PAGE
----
Russell Orchards, after picking up some of their excellent cider donuts, I noticed some plastic containers, next to the cider, which were labeled "Switchel." I wasn't familiar with the term and the drink seemed to be a mix of vinegar, cider and ginger. I bought a couple bottles to try at home and was later fascinated when I did some research on Switchel, which is becoming popular once again.
Switchel may be known by a number of other terms, including ginger-water, haymaker's punch, switchy, switzel, and swizzle. It is commonly a drink of water, vinegar (or cider vinegar), ginger, and a sweetener, which was originally molasses but nowadays may use honey, sugar, brown sugar or maple syrup. Other ingredients were also sometimes added, dependent on the location, including lemon juice and oatmeal.
The exact origins of switchel are unknown, though some sources allege it originated in the Caribbean, yet there doesn't appear to be much supporting evidence in favor of that theory. The main ingredients, ginger and molasses, do come from the Caribbean, but from different parts of that region and generally didn't come together. However, once those ingredients were exported to Colonial America, it seems they finally were combined together. If anything, the basic concept of combining fruit juices, spices, and other ingredients, to make punches and other drinks might have originated in the Caribbean but switchel itself appears to be more an American invention.
It is thought switchel started becoming popular in New England during the 17th century. It spread throughout the country, eventually becoming a favorite of hot and thirsty farmers, including some during hay harvest time, leading to it becoming known as haymaker's punch. Switchel was mentioned by a number of popular writers, from Herman Melville to Laura Ingalls Wilder. One of the earliest written mentions of switchel is in a poem from 1789. It is also said that in early 19th century Massachusetts, students at Harvard University loved to drink switchel and rum, though temperance advocates thought switchel on its own was a good substitute for an alcoholic drink. Combining switchel with alcohol, especially rum, seemed to be popular in many places, and not just Harvard.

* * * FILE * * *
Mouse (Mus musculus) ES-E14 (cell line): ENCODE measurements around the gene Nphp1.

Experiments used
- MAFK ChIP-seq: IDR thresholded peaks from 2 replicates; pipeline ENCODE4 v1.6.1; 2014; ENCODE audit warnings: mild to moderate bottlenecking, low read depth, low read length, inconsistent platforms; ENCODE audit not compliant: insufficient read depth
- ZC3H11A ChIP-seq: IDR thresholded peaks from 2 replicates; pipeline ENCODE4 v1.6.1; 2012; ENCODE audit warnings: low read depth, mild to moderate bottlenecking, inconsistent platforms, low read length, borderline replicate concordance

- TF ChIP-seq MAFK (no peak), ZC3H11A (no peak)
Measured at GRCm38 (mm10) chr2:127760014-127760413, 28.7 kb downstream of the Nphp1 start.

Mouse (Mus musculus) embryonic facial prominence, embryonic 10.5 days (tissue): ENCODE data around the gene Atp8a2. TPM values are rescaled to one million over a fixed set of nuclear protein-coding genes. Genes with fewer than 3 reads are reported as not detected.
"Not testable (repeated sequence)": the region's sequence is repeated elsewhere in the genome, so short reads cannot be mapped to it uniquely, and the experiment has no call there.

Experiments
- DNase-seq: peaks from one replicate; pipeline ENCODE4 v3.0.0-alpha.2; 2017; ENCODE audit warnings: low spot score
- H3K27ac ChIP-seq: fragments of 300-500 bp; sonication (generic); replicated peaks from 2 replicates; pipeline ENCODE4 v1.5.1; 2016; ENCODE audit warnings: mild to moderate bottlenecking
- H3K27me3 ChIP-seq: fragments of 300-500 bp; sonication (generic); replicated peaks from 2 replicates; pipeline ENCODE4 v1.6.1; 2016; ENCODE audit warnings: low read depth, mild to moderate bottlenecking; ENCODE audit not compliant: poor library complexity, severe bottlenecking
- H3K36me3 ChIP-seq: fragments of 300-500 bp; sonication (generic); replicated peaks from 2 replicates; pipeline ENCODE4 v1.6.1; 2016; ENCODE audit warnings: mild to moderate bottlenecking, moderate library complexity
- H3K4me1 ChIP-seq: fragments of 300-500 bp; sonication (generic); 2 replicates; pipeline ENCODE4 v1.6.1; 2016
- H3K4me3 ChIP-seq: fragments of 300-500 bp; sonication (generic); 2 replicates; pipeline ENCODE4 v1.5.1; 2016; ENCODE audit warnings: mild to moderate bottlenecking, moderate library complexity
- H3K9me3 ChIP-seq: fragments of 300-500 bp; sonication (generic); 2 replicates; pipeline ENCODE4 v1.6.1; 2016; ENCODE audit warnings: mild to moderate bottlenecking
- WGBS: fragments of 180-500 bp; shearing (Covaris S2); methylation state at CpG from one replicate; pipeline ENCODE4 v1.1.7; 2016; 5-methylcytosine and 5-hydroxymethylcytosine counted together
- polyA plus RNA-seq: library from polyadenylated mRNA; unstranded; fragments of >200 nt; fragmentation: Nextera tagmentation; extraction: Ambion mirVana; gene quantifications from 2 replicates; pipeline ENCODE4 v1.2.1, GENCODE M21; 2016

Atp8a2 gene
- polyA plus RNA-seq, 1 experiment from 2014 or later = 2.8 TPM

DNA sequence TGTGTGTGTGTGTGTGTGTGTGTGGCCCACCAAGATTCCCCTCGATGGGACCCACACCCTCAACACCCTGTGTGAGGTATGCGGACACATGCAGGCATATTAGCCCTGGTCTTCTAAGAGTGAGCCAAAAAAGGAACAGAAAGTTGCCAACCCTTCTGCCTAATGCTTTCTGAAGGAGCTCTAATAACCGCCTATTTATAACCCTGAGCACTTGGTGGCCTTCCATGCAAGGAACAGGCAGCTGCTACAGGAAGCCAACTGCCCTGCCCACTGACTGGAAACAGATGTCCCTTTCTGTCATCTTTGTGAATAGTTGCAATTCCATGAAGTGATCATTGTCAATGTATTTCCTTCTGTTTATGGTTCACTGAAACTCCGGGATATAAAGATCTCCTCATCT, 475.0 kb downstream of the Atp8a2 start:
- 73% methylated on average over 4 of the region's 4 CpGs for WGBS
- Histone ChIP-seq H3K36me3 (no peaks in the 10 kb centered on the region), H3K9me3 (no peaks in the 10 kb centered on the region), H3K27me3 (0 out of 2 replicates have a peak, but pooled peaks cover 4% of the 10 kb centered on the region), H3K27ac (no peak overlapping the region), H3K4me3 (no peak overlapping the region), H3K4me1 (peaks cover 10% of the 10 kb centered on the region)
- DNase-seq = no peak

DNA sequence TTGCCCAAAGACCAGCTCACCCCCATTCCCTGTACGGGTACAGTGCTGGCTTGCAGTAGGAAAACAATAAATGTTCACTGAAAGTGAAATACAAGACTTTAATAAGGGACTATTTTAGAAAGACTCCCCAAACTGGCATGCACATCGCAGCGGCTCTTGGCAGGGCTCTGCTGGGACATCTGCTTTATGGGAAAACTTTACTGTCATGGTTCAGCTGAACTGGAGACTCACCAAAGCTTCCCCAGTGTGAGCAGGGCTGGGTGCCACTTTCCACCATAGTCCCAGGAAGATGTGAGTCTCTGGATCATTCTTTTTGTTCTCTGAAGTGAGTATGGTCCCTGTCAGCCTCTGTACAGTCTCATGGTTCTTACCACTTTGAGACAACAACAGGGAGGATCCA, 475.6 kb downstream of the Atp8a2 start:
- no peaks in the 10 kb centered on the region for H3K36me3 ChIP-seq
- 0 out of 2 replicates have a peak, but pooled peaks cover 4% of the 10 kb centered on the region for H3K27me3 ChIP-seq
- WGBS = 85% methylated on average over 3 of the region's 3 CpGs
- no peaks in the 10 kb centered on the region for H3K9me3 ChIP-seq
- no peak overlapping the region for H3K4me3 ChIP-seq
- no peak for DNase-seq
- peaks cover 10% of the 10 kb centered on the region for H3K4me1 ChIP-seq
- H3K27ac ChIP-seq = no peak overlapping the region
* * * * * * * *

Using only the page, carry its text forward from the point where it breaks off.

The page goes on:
The Switchel from Russell Orchards costs $3.95 for a 12 ounce plastic bottle, and is made with apple cider vinegar, apple cider, maple syrup, ginger and water, with the vinegar and cider made on their premises. It is unpasteurized so needs to be refrigerated and does have a sell by date. There is a distinctive ginger aroma from the switchel and on the palate, it is dry with a prominent vinegar aspect, subtle apple notes, and a ginger backbone. It is refreshing and I see how it can be quite refreshing on a hot day. It would also work well as a cocktail ingredient, and I'll be trying that very soon.
Next time you visit Russell Orchards for their superb cider donuts, why not pick up some Switchel too.